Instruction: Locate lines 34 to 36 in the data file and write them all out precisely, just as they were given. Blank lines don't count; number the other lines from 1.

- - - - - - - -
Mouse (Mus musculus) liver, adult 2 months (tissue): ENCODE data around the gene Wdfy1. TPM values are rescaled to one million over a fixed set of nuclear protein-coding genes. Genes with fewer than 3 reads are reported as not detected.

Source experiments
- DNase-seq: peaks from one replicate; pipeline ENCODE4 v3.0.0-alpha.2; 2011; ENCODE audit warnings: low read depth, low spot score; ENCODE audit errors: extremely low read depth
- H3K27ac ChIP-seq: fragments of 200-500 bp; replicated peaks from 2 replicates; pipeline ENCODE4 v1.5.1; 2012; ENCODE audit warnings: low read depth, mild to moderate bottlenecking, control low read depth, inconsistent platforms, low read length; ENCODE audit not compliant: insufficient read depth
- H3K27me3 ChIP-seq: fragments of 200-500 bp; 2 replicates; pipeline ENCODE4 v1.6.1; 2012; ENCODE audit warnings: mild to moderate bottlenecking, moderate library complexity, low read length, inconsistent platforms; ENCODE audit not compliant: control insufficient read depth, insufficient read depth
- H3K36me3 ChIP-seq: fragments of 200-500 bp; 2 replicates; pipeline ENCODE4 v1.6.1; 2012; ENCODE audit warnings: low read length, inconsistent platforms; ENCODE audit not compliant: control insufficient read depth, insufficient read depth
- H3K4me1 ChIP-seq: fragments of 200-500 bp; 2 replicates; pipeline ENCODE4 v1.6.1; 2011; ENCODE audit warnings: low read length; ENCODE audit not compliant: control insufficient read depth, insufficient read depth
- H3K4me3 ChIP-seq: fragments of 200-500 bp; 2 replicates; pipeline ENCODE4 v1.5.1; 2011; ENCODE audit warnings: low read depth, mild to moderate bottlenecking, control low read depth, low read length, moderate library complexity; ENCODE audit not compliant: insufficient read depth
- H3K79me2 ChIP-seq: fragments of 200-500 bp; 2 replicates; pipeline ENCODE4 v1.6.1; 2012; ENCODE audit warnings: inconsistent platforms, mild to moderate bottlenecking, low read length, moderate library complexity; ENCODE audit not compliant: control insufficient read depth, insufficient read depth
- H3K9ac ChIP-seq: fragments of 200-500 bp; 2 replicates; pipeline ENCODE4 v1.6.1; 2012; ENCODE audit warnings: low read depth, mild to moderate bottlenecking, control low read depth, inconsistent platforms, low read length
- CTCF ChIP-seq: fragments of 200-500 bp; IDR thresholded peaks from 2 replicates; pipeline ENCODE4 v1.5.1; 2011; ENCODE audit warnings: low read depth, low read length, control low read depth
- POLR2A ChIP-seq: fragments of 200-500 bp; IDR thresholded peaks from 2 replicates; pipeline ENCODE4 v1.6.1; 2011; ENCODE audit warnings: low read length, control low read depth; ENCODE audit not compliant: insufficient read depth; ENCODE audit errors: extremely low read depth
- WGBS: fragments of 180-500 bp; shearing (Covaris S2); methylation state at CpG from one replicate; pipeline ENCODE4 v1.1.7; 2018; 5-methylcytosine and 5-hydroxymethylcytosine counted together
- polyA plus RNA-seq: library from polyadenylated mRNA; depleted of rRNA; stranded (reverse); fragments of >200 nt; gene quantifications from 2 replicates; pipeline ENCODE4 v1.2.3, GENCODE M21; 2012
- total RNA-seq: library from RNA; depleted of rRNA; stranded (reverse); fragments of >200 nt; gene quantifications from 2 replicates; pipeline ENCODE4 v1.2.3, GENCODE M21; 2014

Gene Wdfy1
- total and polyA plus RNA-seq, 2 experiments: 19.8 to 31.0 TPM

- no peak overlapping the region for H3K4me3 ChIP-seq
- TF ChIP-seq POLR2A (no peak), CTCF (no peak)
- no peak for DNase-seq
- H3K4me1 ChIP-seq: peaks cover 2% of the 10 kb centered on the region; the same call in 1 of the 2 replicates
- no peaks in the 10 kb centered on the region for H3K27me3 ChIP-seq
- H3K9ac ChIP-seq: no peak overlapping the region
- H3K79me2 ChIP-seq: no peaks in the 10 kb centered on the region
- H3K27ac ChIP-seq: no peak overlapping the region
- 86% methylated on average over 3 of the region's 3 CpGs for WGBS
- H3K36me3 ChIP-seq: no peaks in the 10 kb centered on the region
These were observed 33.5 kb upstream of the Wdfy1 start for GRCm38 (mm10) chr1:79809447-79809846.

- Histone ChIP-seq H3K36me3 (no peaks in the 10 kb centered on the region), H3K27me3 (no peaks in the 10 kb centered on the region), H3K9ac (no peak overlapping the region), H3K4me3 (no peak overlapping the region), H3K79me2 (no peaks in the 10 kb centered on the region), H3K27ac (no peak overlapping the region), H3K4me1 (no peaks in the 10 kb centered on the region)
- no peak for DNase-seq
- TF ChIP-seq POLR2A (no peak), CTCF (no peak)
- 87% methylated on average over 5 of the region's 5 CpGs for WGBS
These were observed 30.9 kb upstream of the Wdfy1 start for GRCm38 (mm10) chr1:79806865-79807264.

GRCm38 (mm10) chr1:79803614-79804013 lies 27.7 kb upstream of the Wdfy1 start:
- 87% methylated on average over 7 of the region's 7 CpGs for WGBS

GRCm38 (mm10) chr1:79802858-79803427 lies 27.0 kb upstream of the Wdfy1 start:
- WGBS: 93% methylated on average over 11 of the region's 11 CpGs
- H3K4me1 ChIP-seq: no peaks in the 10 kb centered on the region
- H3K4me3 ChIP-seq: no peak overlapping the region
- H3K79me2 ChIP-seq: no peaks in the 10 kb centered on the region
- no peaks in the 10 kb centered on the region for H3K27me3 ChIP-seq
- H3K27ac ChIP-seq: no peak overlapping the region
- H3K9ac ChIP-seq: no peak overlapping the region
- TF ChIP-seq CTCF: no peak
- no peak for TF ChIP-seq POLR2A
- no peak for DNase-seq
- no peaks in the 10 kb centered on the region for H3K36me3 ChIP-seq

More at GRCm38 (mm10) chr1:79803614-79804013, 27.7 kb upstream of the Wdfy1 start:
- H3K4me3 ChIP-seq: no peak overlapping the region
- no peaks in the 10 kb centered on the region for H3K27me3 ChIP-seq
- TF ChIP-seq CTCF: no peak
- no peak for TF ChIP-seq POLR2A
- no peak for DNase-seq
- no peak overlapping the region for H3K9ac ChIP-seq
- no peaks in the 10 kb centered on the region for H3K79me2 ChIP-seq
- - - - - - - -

GRCm38 (mm10) chr1:79803614-79804013 lies 27.7 kb upstream of the Wdfy1 start:
- 87% methylated on average over 7 of the region's 7 CpGs for WGBS

GRCm38 (mm10) chr1:79802858-79803427 lies 27.0 kb upstream of the Wdfy1 start: